House of Representatives Allocates an Additional $70.7 Million for 9/11 Health Programs
July 27, 2009
Similar to President Obama's initial budget proposal, which was released back in May, the House of Representatives budget (HR 3293) for the U.S. Department of Health and Human Services includes more than $70 million in new funding for the medical screening and treatment of people affected by 9/11.
"By including over $70 million in funding for 9/11 health programs, the House has once again recognized the importance of addressing the health impacts the September 11 World Trade Center terrorist attacks," said Mayor Bloomberg. “"his critical funding, first proposed in the White House budget, will be used to care for first responders, community members and others who are sick. These appropriations are vital to keep current programming going, but they do not replace the need for a long-term national commitment to address this problem. It is more pressing than ever for Congress to pass legislation establishing a long-term WTC medical monitoring and treatment program."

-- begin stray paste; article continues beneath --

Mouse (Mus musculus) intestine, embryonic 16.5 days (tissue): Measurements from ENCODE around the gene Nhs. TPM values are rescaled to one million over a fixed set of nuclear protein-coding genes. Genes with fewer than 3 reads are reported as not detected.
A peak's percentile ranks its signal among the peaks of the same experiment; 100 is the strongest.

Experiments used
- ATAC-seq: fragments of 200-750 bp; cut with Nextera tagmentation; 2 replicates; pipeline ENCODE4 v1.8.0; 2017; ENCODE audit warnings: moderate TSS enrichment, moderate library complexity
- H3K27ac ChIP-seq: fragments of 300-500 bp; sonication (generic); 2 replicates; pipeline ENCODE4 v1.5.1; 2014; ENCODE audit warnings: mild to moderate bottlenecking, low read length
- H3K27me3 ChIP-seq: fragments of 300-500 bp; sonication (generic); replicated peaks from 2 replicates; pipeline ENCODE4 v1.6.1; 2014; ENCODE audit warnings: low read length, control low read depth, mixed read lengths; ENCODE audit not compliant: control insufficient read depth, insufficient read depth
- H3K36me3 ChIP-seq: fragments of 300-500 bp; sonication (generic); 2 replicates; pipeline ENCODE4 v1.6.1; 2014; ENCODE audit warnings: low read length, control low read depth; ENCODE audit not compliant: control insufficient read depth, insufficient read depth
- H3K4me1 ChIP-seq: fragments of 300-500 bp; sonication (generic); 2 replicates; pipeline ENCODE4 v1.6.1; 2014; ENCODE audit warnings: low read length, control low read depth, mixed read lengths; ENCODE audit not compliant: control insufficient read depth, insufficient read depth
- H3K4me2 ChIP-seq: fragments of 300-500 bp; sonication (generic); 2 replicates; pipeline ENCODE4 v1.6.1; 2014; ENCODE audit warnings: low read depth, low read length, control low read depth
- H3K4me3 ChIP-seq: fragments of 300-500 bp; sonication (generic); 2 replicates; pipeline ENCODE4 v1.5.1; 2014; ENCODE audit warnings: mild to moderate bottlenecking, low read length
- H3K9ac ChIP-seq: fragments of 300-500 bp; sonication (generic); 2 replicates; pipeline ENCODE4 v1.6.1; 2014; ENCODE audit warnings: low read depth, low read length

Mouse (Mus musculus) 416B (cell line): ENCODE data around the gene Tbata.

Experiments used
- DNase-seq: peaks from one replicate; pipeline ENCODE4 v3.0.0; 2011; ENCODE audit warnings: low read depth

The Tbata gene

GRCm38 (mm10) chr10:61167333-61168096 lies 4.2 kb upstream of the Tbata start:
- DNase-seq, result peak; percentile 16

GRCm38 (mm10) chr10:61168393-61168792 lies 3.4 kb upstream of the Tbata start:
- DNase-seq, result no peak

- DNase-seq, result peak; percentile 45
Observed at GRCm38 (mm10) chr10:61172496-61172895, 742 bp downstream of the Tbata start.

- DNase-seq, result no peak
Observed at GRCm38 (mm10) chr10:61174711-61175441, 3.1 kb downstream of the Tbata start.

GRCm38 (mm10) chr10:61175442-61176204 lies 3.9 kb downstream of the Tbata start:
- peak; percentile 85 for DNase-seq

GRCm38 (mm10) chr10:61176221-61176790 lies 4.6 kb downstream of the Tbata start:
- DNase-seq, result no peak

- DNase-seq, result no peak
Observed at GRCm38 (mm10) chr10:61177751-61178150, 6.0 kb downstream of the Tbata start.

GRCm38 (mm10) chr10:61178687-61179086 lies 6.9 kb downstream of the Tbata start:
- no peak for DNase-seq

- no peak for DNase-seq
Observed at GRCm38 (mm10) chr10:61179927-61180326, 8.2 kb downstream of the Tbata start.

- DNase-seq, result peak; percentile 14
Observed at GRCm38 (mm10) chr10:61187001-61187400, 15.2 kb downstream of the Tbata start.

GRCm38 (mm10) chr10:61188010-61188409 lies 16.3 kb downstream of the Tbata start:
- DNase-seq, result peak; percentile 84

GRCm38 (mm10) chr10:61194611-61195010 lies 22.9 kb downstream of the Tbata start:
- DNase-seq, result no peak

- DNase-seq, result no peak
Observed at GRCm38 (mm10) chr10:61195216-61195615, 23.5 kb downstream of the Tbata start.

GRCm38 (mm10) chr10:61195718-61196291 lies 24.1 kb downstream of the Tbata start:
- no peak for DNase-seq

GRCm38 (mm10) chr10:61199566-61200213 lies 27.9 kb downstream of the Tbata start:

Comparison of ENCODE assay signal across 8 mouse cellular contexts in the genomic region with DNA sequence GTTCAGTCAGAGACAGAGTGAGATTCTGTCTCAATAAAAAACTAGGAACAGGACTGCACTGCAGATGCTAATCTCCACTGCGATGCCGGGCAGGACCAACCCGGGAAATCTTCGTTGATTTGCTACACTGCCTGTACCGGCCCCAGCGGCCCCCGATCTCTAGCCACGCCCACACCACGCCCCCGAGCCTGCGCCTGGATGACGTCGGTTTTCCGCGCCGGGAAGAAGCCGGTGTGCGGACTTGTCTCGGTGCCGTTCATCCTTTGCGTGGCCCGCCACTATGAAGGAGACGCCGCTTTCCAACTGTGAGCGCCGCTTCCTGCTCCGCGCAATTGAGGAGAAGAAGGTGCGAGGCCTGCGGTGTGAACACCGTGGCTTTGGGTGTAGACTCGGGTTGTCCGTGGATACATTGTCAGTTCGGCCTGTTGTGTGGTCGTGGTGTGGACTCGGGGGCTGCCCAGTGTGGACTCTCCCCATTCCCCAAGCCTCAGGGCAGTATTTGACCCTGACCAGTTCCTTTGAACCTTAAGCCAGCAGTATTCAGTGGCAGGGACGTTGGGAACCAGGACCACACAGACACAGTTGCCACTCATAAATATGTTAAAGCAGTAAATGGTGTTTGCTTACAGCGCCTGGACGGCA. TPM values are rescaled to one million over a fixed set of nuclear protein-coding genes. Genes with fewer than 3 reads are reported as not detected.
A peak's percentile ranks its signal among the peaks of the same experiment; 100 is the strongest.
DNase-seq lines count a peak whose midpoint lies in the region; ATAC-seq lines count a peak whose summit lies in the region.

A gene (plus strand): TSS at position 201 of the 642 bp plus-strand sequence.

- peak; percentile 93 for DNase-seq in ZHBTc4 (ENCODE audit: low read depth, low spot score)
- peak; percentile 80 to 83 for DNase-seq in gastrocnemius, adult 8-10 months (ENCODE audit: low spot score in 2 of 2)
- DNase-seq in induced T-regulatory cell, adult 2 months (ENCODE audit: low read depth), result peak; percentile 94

In its report to Congress, the House Committee on Appropriations expressed concerns about the limitations of certain aspects of the current WTC medical screening and treatment programs. The Committee urged the expansion of 9/11-related services to include further outreach to all eligible individuals, expanded benefits counseling services to those already enrolled in the various programs and the continued funding of the WTC Health Registry. The House of Representatives, the Senate and the White House will begin budget negotiations once the Congressional summer recess is over in September.